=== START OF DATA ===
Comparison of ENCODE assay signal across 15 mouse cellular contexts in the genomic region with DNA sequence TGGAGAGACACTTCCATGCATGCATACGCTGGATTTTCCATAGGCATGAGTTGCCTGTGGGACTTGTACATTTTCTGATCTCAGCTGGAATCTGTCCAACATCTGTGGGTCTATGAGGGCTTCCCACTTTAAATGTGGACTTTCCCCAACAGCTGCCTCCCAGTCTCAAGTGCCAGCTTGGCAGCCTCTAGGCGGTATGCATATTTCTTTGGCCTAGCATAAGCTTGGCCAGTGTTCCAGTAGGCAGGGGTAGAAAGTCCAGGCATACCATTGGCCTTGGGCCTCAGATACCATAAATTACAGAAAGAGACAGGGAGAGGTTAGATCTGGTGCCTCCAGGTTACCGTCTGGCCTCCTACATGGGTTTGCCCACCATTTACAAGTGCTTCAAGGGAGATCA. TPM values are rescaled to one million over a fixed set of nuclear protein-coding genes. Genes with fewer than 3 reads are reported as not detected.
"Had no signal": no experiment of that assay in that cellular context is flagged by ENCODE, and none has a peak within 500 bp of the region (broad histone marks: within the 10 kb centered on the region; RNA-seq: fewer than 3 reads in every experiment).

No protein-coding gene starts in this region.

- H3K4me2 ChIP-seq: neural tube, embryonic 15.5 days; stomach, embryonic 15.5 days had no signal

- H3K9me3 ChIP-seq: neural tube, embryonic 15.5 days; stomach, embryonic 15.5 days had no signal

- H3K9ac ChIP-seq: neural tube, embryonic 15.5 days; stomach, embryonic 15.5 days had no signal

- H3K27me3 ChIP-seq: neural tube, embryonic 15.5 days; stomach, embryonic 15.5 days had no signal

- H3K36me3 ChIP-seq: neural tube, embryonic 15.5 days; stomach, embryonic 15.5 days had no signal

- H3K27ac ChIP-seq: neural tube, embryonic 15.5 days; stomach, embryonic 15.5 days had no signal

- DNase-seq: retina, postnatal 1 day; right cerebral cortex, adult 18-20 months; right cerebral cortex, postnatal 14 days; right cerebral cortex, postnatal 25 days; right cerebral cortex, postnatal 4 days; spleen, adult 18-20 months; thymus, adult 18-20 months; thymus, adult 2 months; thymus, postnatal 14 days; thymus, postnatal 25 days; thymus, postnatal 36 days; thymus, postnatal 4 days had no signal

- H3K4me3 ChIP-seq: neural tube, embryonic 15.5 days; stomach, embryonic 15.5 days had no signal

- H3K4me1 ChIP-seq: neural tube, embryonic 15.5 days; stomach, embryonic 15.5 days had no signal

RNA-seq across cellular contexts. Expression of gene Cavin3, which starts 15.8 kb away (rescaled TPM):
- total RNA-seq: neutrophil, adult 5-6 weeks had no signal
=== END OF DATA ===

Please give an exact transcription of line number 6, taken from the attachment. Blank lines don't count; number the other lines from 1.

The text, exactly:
- H3K9ac ChIP-seq: neural tube, embryonic 15.5 days; stomach, embryonic 15.5 days had no signal